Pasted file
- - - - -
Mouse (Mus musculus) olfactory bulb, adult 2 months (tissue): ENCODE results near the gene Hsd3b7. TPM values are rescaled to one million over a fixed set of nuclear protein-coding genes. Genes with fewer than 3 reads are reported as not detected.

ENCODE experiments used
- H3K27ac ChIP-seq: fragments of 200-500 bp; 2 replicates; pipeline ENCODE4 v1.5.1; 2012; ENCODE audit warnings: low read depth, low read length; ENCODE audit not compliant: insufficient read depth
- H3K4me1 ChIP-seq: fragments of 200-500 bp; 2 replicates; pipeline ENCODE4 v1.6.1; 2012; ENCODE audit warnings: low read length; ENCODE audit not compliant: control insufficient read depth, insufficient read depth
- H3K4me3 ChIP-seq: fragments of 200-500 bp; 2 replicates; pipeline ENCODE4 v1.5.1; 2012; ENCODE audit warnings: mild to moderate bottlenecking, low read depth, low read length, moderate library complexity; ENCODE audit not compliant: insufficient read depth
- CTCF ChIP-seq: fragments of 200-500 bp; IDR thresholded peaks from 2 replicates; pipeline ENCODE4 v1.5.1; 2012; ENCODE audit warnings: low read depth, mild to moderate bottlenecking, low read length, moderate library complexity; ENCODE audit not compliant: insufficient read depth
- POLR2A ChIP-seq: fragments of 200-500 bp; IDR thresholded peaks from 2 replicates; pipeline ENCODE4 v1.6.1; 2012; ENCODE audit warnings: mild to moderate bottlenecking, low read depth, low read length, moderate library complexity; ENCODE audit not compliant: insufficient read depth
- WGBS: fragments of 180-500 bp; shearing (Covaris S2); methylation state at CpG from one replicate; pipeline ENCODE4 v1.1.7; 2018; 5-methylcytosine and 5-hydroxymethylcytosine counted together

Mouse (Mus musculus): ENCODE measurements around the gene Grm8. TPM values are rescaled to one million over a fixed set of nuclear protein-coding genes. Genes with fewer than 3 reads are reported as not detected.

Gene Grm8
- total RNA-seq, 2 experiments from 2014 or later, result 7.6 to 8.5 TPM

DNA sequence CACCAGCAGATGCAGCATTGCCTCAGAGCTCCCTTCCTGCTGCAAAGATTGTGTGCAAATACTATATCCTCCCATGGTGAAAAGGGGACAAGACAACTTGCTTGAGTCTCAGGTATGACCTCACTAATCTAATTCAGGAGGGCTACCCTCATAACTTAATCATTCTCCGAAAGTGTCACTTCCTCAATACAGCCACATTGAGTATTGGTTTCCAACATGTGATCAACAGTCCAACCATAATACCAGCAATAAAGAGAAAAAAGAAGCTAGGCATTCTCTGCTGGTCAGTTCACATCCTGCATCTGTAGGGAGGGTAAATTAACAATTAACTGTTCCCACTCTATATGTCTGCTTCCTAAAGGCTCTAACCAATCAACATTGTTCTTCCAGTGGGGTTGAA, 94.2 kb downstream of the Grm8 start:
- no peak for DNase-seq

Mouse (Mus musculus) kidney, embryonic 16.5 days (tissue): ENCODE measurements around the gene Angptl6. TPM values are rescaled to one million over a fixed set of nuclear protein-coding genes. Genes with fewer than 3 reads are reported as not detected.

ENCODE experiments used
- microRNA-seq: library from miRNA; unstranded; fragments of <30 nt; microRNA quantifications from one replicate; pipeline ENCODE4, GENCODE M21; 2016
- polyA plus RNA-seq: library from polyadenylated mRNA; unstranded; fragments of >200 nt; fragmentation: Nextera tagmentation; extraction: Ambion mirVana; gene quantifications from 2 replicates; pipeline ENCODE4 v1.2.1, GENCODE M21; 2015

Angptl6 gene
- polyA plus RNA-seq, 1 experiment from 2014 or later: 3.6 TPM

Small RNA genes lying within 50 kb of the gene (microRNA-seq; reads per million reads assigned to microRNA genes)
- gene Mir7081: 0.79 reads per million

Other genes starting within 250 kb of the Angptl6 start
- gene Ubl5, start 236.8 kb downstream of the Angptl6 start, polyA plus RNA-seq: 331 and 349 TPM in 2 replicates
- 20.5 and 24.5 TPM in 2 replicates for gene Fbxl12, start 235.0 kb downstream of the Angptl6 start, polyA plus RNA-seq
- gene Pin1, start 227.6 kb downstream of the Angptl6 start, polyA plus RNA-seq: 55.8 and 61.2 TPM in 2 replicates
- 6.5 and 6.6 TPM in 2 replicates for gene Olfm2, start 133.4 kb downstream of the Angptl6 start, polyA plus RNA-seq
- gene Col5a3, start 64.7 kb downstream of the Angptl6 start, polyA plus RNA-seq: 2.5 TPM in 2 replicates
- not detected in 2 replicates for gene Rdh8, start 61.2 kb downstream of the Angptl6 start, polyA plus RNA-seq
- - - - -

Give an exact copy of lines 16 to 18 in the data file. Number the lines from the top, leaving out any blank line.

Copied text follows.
- microRNA-seq: library from miRNA; unstranded; fragments of <30 nt; microRNA quantifications from one replicate; pipeline ENCODE4, GENCODE M21; 2016
- polyA plus RNA-seq: library from polyadenylated mRNA; unstranded; fragments of >200 nt; fragmentation: Nextera tagmentation; extraction: Ambion mirVana; gene quantifications from 2 replicates; pipeline ENCODE4 v1.2.1, GENCODE M21; 2015

Angptl6 gene